• Remember that most decisions can be changed later. If you decide a year from now that you’d rather have a brown wall than a blue one, it’s easy to repaint. Even seemingly permanent choices such as flooring can be improved by adding throw rugs or refinishing. In other words, don’t put unnecessary pressure on yourself to get it “right” the first time. Heidi Zack, co-founder of ThirdLove, wrote in Inc.com that focusing on the weight of her business decisions made those choices harder. Instead, she framed them as opportunities, with all the optimism that implies, rather than a decision between right and wrong. You can use the same strategy for your home improvement projects.

    • Pick function over fashion. Remember that you have to live in your home, not just admire it from afar. Mood lighting in the bathroom might give it a calming spa vibe, but if you can’t see well enough to shave or do your makeup, you’ll be replacing the light fixtures sooner than you wanted. To help with this, Carrie Cotton Design recommends spending time truly and honestly thinking about how you want to use the space. Only once you’ve determined how it will work for your lifestyle can you start looking at Pinterest.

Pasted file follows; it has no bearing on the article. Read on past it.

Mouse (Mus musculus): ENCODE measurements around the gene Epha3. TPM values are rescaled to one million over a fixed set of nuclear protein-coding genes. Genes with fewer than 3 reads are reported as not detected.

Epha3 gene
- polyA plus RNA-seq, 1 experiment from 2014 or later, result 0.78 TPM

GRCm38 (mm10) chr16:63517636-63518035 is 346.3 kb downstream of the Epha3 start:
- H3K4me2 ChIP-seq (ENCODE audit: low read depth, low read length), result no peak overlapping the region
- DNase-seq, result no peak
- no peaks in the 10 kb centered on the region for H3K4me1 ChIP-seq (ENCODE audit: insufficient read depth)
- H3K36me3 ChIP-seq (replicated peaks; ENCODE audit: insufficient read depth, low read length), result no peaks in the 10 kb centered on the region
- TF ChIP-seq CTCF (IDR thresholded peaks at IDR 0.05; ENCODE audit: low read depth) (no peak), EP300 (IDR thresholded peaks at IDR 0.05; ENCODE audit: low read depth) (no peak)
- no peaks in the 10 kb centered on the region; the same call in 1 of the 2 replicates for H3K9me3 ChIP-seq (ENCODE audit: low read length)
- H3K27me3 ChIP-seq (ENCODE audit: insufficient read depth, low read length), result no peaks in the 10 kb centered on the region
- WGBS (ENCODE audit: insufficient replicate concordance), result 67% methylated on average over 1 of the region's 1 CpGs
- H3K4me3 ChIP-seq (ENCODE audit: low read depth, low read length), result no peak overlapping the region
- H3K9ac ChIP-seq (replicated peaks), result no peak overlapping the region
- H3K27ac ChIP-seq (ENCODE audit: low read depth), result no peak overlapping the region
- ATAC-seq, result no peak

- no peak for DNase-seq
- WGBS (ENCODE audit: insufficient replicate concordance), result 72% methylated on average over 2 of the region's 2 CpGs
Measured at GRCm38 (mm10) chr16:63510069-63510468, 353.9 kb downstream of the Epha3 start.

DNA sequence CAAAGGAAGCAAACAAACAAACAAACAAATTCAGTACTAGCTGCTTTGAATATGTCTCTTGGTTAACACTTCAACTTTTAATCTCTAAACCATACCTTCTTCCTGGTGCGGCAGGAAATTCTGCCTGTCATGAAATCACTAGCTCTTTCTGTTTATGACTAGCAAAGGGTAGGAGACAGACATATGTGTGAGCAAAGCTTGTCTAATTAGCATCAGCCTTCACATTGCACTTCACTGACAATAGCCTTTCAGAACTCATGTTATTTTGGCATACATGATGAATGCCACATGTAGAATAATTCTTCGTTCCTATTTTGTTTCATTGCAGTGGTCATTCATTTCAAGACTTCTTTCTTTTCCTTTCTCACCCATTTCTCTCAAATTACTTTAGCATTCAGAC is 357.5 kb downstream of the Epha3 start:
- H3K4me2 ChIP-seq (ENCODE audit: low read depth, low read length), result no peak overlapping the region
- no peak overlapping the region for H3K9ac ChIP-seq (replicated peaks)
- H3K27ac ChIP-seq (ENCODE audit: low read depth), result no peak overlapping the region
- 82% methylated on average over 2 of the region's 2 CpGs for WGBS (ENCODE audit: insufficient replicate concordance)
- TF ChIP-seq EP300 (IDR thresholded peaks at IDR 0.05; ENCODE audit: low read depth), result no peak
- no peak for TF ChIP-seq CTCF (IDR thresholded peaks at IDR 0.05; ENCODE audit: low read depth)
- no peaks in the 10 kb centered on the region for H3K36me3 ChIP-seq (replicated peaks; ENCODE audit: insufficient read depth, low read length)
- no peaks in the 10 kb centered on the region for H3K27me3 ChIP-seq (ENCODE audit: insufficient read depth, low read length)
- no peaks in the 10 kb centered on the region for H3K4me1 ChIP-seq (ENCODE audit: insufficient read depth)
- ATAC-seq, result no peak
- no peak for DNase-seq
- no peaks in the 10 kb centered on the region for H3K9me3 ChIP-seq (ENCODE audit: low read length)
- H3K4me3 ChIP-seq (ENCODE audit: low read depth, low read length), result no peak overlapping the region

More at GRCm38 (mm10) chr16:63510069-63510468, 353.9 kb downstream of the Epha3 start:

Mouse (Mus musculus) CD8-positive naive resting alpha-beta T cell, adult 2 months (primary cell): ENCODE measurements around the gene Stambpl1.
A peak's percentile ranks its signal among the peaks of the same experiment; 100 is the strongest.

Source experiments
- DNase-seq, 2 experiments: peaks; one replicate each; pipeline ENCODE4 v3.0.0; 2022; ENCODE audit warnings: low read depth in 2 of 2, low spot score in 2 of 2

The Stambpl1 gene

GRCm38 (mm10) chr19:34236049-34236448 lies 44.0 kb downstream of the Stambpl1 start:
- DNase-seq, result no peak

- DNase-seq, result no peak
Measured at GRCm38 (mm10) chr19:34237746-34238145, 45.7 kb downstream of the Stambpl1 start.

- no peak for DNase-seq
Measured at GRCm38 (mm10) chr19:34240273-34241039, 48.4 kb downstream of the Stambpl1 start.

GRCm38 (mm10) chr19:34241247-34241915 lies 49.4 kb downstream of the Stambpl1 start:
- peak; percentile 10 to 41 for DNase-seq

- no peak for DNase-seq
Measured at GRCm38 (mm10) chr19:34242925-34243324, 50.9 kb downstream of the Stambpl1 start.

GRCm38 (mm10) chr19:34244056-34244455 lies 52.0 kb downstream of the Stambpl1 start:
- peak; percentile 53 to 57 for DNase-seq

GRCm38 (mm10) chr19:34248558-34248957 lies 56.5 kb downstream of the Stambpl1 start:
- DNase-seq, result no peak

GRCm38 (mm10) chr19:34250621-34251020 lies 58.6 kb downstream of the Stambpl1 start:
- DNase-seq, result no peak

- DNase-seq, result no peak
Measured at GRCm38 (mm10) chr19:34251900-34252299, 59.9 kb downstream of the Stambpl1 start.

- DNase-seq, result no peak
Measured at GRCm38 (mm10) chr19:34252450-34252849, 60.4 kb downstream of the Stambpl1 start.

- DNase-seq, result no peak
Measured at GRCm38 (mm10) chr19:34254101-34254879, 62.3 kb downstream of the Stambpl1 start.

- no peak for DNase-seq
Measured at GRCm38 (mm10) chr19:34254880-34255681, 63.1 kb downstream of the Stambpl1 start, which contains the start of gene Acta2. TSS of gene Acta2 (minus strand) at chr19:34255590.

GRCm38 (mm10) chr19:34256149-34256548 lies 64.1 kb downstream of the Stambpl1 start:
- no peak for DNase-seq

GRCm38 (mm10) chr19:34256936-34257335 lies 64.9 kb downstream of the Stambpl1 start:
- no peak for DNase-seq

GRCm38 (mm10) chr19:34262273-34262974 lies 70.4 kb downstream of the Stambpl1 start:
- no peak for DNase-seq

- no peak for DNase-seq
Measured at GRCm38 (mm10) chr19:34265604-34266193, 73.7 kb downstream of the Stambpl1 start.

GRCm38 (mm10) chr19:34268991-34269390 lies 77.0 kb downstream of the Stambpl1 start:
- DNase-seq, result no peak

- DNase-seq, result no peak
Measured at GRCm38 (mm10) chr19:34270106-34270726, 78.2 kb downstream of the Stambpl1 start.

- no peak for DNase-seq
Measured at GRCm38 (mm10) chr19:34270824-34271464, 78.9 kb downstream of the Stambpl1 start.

You can also look for functional pieces that don’t compromise on style or at least that find a balance between the two. Door handles are ADA compliant and ideal for people who have trouble with grip or fine motor skills. Those same levers can also meet your design needs when they come in a variety of styles and finishes.

    • Go with your first impression. Optimise Home calls it trusting your gut. Studies have shown that when we fret over a decision and try to think logically, we are often less satisfied with our decision than if we’d gone with our first reaction.

    • Don’t rush. Similar to trusting your gut, remember to take your time. You don’t want to delay your project unnecessarily, but if you plan well, you’ll be able to spread out your decisions over stages and avoid the compounding effect of decision fatigue.

    • Relax. I know this is dangerous advice. You never tell an angry loved one to just calm down. But when it comes to decision and renovation fatigue, Sarah at Paper Room Interiors suggests taking a break when you can. If it’s possible to step away for a weekend – mentally or physically – do it. It also could be as simple as meeting a friend for a drink, getting out of the house and away from the renovation dust, or breathing some fresh air at the park.